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First time on DVD! Famed director Noel Langley exercises unusual artistry in his shadowy Svengali, played by Donald Wolfit (Lawrence of Arabia) unveiling an unwashed alley minstrel whose latent, diabolical genius finally emerges out of an uncontrollable passion for beautiful Trilby O'Ferral, played by the German bombshell Hildegarde Neff. Digitally Restored from the 35mm Negative
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Most of the criticism regarding this version has been leveled at Hildegard Neff (actually Knef) who makes no attempt to hide her German origins when Trilby is supposed to be Irish. Although it can be disconcerting at first, the further you get into the movie the more she seems like Trilby especially after she embarks on her singing career. BTW that's Elizabeth Schwarzkopf singing for Neff in the opera scenes. Donald Wolfit, no stranger to over the top performances, actually manages to somewhat underplay his role as Svengali. The role was intended for Robert Newton who would have been WAY over the top but his drinking got him dismissed and Wolfit stepped in. Praise should be given to VCI for making this rare film available as part of their British film series. The source print is a little soft and the colors occasionally fade at the reel changes but overall it looks very good for a public domain copy. In the end it may not measure up to the John Barrymore film but it's way better than the modern update from 1983 with Peter O'Toole and Jodie Foster. Just so you can make your own comparisons, VCI has also included a pristine version of the 1931 Barrymore version (incorrectly listed as 1934) on this DVD.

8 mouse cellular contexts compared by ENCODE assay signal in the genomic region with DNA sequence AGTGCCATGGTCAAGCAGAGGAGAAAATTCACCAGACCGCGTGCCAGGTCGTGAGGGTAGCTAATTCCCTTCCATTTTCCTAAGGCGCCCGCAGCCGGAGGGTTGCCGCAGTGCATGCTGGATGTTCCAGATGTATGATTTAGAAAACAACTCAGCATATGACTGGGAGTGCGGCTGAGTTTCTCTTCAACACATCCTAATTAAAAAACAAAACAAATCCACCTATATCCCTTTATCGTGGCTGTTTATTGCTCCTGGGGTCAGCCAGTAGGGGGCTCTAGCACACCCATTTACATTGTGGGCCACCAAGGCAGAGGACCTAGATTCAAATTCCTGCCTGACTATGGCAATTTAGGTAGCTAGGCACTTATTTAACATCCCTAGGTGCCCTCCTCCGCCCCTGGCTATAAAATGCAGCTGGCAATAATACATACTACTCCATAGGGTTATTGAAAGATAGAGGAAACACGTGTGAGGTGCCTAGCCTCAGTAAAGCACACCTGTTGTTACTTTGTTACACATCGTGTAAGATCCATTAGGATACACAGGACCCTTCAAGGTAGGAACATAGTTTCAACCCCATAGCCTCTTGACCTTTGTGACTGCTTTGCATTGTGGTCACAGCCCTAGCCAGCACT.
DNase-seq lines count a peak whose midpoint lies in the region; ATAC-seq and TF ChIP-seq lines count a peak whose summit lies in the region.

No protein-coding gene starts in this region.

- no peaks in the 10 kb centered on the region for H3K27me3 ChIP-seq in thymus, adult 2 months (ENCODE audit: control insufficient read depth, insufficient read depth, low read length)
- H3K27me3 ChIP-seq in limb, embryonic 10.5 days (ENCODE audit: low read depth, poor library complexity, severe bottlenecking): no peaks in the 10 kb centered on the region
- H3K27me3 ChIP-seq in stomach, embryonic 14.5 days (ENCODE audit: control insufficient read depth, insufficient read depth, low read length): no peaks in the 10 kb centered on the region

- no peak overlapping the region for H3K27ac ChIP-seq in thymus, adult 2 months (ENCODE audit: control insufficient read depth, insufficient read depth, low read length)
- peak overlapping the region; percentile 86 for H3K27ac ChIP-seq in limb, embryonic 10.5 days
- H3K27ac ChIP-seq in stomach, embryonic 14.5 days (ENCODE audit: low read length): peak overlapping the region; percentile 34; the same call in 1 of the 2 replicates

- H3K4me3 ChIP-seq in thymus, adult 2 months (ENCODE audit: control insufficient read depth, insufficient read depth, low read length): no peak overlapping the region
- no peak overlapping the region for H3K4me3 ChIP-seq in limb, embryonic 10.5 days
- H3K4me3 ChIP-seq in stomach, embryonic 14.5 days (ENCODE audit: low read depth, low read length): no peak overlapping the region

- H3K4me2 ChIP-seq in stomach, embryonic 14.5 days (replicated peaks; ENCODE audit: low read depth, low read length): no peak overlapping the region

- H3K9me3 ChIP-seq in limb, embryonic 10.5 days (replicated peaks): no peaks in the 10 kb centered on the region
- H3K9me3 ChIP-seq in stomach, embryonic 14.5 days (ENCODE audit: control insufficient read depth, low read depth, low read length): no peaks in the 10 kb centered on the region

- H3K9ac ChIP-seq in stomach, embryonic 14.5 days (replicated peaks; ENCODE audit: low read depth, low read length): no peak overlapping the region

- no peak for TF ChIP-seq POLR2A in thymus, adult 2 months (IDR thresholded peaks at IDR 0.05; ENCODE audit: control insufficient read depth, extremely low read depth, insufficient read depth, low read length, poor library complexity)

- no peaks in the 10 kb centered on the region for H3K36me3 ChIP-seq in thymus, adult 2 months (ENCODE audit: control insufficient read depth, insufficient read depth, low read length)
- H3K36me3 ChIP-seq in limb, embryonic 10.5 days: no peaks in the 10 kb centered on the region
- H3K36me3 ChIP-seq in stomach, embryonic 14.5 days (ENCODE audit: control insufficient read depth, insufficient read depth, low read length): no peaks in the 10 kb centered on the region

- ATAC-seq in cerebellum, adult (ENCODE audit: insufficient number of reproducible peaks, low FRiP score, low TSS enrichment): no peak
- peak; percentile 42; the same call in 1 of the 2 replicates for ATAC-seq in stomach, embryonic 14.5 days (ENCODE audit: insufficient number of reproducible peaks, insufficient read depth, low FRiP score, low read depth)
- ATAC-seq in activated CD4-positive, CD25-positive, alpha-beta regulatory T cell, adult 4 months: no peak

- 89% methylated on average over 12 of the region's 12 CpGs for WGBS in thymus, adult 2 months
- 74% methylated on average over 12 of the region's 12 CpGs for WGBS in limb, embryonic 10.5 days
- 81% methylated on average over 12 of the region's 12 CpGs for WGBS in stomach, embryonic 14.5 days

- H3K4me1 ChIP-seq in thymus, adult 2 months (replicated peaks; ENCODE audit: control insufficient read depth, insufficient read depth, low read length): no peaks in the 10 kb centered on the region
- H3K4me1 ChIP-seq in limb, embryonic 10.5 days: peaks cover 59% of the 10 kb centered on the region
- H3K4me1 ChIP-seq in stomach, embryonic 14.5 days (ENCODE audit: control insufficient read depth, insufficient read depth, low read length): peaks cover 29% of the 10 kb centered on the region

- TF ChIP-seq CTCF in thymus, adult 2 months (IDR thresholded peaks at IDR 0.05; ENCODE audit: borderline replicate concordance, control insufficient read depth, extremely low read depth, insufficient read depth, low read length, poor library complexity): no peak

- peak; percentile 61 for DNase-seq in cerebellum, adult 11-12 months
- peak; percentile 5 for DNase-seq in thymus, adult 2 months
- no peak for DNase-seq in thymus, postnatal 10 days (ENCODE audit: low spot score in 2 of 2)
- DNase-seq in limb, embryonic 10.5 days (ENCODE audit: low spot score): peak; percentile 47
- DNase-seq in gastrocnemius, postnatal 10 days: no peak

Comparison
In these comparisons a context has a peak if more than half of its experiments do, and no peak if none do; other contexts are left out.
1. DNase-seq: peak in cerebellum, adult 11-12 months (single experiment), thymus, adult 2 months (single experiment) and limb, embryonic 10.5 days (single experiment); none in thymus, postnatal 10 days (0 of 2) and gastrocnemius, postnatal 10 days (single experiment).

The movie is set in Paris in the late Victorian age ;Trilby is a young woman orphaned by the death of her father and she takes work as an artists model and quickly becomes a popular member of the Bohemian crowd in the city ,She particularly is drawn to Billy Bagot a young and crippled English painter who shares lodgings with two other struggling artists ,The Laird ( Derek Bond) and Taffy (Paul Rodgers).Svengali is a hanger on who insists he can transform Trilby into a great singer by mesmerism or mind control .A great bear of a man -roughly bearded and of pungent aroma -he is ate best tolerated but when pressure from Billys parents causes her to end her engagement to him she is tempted by Svengali's wiles .Under his influence she becomes putty in his hands and a great singer ,When Billy hears of her sacrifice he sets out to win her back .
The art direction is pur 50's kitsch and the acting variable .Wolfit is suitably melodramatic in a role where underplaying would be inappropriate but I was uneasy about his makeup -and the conception of the role borders on the anti-semitic .Hildegarde Neff ,a German ,is miscast as the Anglo-Irish Trilby and is too pallid to be convincing .The other players are competent but no more .The score ,by William Alwyn is excellent and merits a CD re-issue
The movie is an intersting curiousity , a decent spin on a semi-classic novel ,but the definitive movie based on the book has yet to be made